PARIS, France — Decades ago, I cherished my Comme des Garçons jacket with the Liberty print lapels and the swallowtails. That same mutated Edwardian silhouette has underpinned Rei Kawakubo’s menswear almost from the beginning, and it reappeared on Friday in suits scrunched, crumpled and ruched.
Crazy Suits, in fact, which is what Kawakubo called her collection. But those particular pieces got off lightly compared to the sartorial autopsies that were performed on other items of tailoring, like the camo suit scissored into a glorious mound of shimmering kelp or the jaunty awning stripe slashed to gaily coloured ribbons.
Although there was buoyant colour, and, often, a deceptive, almost tracksuit-ish ease, Kawakubo’s dissection of the suit had teeth. Literally, in the case of the extraordinary accessories that mounted the jaws of a snarling dog on the kind of chain link you’d finding wrapped around the wire fencing that provided the backdrop. They call those dogs junkyard dogs, because they’d be the second line of defence if anyone was desperate enough to make it through the wire.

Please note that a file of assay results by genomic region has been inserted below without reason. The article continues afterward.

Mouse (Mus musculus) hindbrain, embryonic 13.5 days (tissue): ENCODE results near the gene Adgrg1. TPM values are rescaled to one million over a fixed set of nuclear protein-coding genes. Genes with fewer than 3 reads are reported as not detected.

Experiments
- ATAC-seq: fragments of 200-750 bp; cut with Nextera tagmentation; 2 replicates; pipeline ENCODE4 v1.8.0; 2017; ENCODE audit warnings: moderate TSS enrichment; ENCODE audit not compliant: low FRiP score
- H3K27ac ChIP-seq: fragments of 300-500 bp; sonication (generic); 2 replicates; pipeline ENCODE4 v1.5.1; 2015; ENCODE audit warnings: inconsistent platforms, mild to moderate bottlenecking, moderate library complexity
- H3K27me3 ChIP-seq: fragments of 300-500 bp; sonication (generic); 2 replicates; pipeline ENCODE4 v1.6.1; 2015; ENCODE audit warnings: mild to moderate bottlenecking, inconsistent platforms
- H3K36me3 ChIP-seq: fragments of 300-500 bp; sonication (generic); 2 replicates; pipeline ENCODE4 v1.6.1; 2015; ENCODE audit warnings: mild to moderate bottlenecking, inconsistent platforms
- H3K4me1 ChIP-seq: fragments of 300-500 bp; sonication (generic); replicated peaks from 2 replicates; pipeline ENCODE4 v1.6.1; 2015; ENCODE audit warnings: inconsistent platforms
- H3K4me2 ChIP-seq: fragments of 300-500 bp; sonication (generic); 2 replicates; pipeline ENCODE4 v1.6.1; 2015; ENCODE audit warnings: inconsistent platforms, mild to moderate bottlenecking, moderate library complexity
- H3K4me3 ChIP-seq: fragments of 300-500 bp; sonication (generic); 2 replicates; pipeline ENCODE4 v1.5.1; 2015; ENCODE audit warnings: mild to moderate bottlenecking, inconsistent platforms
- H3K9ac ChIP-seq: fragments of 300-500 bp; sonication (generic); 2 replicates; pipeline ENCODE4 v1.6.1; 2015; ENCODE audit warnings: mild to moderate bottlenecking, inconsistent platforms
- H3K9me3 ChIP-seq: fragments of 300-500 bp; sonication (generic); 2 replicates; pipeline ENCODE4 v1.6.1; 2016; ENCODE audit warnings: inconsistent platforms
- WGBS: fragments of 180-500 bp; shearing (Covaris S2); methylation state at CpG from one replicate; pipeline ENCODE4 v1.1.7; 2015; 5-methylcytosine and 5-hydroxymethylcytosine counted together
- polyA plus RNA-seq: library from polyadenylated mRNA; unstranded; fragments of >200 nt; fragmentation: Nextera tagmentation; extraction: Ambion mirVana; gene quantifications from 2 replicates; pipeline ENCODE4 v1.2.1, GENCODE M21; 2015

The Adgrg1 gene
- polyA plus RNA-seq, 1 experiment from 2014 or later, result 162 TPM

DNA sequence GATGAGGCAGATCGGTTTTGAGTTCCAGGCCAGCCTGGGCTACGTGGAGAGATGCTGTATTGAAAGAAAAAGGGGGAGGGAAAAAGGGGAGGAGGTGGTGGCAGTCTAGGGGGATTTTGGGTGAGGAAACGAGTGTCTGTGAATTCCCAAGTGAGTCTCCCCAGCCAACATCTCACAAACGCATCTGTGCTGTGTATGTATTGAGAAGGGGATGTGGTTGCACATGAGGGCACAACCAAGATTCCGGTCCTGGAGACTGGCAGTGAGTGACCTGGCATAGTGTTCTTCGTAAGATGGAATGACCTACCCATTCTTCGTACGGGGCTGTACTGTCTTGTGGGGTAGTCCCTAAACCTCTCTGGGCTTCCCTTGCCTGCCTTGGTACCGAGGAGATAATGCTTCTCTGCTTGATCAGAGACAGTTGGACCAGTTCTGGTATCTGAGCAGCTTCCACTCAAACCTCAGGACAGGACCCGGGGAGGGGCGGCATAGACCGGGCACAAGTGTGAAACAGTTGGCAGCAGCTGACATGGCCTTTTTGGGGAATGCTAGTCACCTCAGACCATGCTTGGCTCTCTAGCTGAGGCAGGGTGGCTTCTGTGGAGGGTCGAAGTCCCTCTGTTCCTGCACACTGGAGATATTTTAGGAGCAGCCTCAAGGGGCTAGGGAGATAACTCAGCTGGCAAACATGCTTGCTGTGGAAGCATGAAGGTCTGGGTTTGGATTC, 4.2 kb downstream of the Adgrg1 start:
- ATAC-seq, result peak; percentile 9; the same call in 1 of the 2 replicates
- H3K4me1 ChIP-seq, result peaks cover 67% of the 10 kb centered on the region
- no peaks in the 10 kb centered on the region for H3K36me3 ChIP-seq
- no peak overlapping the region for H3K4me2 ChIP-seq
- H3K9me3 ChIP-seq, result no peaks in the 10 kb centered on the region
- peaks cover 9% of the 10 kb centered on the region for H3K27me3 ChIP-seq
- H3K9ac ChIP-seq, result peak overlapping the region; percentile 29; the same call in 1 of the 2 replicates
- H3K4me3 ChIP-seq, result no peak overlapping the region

For her finale, Kawakubo posed her besuited boys against the wall behind the fence. They looked like a police line-up, juvenile delinquents hauled off the street in a random sweep. It made you aware of the subtle choreography in a Comme show.
If JD’s sound like a blast from the past, Julien d’Ys gave Kawakubo’s models the headgear to match – moulded rubber “wigs” that were a compendium of 1950s hairstyles, from flattops to pompadours. In those days, gangs of boys would coalesce around a style, judge each other by their sartorial sharpness, fight for their right to party smart. Dress codes were do or die.
Maybe Kawakubo was making a subliminal connection to the state of now, and the enduring tribal power of dressing. Done up in their dos, their brightly coloured suits, their waistcoats and bowties, her guys were just a gaudier kind of gang. But don’t be fooled: their candy colours didn’t mean they couldn’t cut you